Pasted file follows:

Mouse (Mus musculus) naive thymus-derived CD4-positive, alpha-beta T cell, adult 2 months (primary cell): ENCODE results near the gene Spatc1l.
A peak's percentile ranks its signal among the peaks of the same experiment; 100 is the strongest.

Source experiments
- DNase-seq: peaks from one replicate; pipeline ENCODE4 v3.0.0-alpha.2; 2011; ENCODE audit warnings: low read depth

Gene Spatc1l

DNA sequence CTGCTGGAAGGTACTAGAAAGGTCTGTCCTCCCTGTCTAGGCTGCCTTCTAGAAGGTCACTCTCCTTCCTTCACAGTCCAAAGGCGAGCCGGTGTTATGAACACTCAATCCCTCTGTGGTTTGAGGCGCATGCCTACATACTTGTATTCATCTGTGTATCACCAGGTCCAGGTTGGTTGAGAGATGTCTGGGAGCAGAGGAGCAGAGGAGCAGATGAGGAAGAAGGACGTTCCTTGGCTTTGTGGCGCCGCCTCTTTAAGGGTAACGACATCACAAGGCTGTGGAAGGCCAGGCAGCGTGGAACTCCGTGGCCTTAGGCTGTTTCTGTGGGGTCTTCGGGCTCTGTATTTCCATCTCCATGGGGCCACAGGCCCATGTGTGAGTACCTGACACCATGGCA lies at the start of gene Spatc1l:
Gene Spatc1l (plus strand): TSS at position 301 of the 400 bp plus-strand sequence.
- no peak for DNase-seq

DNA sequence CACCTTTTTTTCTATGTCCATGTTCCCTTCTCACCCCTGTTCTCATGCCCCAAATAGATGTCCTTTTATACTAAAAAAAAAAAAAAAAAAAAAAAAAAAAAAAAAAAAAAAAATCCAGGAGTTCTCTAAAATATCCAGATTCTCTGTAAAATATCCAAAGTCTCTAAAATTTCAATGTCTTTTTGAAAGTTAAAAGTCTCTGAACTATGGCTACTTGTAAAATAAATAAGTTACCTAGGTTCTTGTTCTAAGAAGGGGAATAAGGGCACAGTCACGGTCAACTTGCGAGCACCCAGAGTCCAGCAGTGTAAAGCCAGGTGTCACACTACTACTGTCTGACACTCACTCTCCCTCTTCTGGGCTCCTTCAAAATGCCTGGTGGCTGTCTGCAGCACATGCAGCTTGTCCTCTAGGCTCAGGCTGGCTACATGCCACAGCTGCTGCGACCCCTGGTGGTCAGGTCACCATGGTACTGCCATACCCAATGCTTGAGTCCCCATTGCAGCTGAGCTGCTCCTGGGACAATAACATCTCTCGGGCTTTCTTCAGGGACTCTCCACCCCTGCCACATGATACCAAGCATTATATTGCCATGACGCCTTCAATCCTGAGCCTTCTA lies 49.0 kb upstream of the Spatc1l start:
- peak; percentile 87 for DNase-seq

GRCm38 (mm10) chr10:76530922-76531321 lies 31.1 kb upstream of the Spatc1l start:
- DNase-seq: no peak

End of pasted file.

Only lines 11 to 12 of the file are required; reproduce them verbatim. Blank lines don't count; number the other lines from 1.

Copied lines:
GRCm38 (mm10) chr10:76530922-76531321 lies 31.1 kb upstream of the Spatc1l start:
- DNase-seq: no peak